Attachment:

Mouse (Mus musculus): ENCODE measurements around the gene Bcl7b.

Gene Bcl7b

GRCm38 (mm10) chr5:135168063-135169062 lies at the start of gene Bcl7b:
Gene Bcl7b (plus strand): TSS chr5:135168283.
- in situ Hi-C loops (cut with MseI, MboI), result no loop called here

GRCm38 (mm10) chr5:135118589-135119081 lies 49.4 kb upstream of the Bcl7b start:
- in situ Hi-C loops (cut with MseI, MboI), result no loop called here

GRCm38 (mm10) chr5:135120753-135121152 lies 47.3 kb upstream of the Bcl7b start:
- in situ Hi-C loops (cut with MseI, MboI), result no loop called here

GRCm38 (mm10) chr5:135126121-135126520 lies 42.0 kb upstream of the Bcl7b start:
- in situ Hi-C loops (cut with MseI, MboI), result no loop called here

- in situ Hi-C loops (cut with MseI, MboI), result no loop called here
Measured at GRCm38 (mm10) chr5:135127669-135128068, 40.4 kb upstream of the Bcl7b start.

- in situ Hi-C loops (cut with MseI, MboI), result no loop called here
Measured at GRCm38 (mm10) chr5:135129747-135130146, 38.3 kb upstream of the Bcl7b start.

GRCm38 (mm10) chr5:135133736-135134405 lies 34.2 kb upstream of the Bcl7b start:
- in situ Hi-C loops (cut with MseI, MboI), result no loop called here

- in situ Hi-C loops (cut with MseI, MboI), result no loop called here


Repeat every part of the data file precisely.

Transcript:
Mouse (Mus musculus): ENCODE measurements around the gene Bcl7b.

Gene Bcl7b

GRCm38 (mm10) chr5:135168063-135169062 lies at the start of gene Bcl7b:
Gene Bcl7b (plus strand): TSS chr5:135168283.
- in situ Hi-C loops (cut with MseI, MboI), result no loop called here

GRCm38 (mm10) chr5:135118589-135119081 lies 49.4 kb upstream of the Bcl7b start:
- in situ Hi-C loops (cut with MseI, MboI), result no loop called here

GRCm38 (mm10) chr5:135120753-135121152 lies 47.3 kb upstream of the Bcl7b start:
- in situ Hi-C loops (cut with MseI, MboI), result no loop called here

GRCm38 (mm10) chr5:135126121-135126520 lies 42.0 kb upstream of the Bcl7b start:
- in situ Hi-C loops (cut with MseI, MboI), result no loop called here

- in situ Hi-C loops (cut with MseI, MboI), result no loop called here
Measured at GRCm38 (mm10) chr5:135127669-135128068, 40.4 kb upstream of the Bcl7b start.

- in situ Hi-C loops (cut with MseI, MboI), result no loop called here
Measured at GRCm38 (mm10) chr5:135129747-135130146, 38.3 kb upstream of the Bcl7b start.

GRCm38 (mm10) chr5:135133736-135134405 lies 34.2 kb upstream of the Bcl7b start:
- in situ Hi-C loops (cut with MseI, MboI), result no loop called here

- in situ Hi-C loops (cut with MseI, MboI), result no loop called here